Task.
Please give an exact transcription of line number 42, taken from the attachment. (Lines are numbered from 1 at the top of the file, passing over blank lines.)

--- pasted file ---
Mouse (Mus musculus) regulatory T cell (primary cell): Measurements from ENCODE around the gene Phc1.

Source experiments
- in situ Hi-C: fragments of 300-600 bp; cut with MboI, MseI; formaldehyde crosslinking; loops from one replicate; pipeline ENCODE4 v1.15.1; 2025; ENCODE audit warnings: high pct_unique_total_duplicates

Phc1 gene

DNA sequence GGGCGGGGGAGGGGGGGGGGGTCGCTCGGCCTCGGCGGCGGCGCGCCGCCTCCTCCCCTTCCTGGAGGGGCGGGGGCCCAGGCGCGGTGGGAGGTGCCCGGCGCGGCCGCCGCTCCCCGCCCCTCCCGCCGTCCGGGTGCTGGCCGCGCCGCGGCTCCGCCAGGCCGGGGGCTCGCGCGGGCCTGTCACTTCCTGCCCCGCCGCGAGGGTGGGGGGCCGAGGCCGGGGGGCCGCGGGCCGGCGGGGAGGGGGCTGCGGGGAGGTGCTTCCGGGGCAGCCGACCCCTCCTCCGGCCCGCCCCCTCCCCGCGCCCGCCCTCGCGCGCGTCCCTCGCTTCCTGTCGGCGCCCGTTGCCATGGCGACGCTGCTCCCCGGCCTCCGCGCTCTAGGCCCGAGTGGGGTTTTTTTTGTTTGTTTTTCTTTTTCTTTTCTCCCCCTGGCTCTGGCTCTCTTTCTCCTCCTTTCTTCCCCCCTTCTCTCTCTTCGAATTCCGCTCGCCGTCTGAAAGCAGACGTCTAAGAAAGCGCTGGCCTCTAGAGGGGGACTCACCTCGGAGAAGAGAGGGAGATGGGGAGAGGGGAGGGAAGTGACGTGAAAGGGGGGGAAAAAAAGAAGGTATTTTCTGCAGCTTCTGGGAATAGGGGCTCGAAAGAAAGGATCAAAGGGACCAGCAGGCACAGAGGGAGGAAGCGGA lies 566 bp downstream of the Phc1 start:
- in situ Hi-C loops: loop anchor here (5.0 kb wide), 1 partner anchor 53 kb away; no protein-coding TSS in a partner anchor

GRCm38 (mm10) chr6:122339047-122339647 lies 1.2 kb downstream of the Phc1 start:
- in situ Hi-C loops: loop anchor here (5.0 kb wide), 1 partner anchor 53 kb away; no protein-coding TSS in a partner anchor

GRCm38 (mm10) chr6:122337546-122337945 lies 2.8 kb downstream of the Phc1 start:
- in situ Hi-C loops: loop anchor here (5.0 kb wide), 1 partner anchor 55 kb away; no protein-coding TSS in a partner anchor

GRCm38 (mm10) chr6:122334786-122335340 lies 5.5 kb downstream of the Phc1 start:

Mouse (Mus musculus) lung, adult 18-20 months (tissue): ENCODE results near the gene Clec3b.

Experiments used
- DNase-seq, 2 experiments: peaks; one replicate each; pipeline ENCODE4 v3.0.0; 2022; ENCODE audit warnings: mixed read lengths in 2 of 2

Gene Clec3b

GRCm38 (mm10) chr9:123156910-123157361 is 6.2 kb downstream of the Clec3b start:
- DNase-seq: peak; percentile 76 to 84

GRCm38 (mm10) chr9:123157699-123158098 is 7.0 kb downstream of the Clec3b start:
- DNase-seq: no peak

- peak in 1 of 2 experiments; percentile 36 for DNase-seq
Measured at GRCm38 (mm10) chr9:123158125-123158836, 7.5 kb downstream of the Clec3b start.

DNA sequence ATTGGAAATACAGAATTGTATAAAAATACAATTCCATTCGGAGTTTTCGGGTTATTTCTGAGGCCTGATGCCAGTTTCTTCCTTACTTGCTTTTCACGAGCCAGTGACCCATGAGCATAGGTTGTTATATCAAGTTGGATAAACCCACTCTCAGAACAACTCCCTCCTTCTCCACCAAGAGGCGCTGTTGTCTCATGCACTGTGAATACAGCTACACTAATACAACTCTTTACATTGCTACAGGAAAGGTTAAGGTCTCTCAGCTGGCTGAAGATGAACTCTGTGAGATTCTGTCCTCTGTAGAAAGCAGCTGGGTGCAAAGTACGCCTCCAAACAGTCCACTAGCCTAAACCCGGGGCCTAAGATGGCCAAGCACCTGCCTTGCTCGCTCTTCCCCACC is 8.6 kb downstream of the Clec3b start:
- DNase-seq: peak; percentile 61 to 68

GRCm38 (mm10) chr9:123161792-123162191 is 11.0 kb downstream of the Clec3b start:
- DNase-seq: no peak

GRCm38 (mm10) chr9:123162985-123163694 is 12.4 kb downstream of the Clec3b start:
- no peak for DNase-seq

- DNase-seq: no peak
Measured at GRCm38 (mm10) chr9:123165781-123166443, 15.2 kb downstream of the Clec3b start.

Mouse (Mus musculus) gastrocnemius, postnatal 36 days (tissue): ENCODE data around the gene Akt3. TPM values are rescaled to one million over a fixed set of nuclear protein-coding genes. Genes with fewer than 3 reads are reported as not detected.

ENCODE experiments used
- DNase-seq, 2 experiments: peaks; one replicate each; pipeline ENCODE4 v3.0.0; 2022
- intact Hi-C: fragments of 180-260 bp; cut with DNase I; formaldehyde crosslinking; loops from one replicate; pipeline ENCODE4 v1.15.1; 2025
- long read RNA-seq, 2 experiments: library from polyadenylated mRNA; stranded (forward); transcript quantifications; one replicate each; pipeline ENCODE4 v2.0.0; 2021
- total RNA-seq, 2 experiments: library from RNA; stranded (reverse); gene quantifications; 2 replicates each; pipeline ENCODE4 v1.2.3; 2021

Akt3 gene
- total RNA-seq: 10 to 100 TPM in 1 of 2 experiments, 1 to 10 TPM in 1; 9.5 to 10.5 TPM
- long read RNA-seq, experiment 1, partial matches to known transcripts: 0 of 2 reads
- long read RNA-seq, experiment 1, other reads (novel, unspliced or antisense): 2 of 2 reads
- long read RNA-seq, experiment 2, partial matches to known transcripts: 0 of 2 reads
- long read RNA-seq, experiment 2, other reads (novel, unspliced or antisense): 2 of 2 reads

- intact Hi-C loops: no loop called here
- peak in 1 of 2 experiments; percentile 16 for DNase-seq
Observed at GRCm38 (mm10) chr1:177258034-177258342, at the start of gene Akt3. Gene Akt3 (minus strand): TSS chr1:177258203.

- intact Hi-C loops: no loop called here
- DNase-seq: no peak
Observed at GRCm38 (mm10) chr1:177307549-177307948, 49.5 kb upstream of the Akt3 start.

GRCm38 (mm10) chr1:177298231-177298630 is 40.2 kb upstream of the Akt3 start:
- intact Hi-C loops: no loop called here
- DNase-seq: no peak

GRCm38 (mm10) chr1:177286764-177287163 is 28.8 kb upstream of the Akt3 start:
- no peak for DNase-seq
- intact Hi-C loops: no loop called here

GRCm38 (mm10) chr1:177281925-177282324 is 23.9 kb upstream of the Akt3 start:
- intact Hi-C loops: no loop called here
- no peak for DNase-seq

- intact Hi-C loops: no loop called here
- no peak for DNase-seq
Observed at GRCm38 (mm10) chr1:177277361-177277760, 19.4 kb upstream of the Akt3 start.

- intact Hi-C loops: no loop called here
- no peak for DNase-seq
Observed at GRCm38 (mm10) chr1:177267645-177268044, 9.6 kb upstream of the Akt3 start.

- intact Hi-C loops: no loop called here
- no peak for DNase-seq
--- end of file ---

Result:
- intact Hi-C loops: no loop called here